Some payments should not be subject to a withholding tax
A comfort letter is needed to clarify tax situation in that wake of Pangaea ruling.
The Finance Department should amend the Income Tax Act clarifying the situation for Canadian issuers of debt securities (and issue a comfort letter of that intent in the interim) following the Federal Court of Appeal’s decision in Pangaea One Acquisition Holdings XII S.À.R.L. this past January, says the Joint Committee on Taxation of the Canadian Bar Association and Chartered Professional Accountants of Canada.
Pangaea was one of several shareholders of Public Mobile, which Telus was offering to buy. Another shareholder, Thomvest, paid Pangaea $3 million for it not to exercise its veto on the share purchase agreement. Thomvest withheld $750,000 in taxes on its payment and remitted it to the Receiver General. Pangaea argued that the money was not taxable and should be refunded. The Minister denied the refund.
“The issue in the case was whether the $3 million payment was taxable under Part XIII as an amount paid in respect of a ‘restrictive covenant’ as defined in subsection 56.4(1),” the Committee writes in a letter to the Tax Policy Branch of Finance Canada.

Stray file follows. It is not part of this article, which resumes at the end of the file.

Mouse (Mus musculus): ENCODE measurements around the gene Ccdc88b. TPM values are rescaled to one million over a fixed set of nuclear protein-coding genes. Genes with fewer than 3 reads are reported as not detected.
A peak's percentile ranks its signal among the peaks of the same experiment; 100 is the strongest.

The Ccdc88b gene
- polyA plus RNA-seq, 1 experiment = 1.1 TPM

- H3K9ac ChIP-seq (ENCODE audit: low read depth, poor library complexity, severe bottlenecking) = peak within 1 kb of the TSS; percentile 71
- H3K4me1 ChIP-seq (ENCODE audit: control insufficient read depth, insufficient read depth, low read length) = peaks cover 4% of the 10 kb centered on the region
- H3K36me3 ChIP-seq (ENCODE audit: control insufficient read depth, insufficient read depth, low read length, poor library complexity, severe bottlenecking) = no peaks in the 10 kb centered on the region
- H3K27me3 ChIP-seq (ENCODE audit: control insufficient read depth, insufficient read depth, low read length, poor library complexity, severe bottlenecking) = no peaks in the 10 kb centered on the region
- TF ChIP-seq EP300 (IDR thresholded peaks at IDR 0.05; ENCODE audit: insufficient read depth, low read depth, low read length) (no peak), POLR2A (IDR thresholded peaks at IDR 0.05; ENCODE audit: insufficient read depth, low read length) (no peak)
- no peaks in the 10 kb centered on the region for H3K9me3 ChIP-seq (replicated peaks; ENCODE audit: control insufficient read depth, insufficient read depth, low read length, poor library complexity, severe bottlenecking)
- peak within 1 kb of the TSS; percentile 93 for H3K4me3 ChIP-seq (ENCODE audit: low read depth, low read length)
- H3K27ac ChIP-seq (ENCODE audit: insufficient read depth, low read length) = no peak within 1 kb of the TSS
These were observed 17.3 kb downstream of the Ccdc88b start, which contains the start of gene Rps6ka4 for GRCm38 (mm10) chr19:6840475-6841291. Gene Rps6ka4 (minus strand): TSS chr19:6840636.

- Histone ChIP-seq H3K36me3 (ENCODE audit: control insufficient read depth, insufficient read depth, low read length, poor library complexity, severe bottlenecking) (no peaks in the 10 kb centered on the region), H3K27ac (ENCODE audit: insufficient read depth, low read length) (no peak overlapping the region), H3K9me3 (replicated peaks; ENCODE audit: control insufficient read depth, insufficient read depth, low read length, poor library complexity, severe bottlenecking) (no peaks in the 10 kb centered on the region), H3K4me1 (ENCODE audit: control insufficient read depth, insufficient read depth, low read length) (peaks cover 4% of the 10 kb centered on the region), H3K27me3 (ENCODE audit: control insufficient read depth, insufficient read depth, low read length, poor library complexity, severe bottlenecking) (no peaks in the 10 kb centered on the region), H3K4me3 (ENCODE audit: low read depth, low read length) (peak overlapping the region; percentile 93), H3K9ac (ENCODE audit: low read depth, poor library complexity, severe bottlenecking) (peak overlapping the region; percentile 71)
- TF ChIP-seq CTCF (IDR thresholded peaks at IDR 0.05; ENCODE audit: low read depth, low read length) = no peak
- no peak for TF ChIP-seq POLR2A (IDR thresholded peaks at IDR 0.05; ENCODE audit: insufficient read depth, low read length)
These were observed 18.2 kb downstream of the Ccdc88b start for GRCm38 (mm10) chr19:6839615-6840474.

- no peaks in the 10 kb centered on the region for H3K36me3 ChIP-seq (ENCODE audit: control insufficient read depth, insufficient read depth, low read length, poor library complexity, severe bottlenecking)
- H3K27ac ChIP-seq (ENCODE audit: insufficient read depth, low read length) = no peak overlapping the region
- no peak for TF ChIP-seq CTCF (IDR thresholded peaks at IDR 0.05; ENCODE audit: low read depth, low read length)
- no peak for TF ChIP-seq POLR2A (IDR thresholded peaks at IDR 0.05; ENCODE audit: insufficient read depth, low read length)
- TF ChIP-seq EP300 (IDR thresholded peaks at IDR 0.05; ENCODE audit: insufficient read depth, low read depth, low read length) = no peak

The text of the legislation is “extremely broad,” the Committee writes, and the court’s ruling would suggest no attempts to find a narrower legislative purpose within it.
“The court’s reasoning, coupled with the extremely broad language used in section 56.4, may cause Canadian issuers of debt obligations to withhold Part XIII tax on certain common types of payments to arm’s-length non-resident creditors,” the Committee says. “In our view, in some instances such withholding would tend to frustrate the tax policy objectives of Part XIII, including in particular the policy considerations underlying the Budget 2007 amendments to eliminate withholding tax on arm’s-length interest. Furthermore, the decision gives rise to added, and, we believe, inappropriate uncertainty as to the scope of paragraph 212(1)(i). We believe the situation should be clarified.”
To that end, the Committee recommends that the Act be amended to treat payments like those in Pangaea as deemed payments of interest (other than participating interest) under the related debt for Part XIII purposes.
This could be done, the Committee suggests, by modifying subsection 214(15) to delete the condition that the actual interest on the debt be taxable under Part XIII – effectively treating fees for making money available as interest for Part XIII purposes – and by adding a new paragraph to deem such fees to be interest for those purposes.
The Committee also suggests amending paragraph 212(1)(i) to specifically carve out amounts that are, or are deemed to be, interest for Part XIII purposes.
“In order to provide certainty to Canadian debt markets, we would recommend that a comfort letter be issued stating (with the usual caveats) that Finance intends to recommend such amendments to the Minister,” the Committee concludes.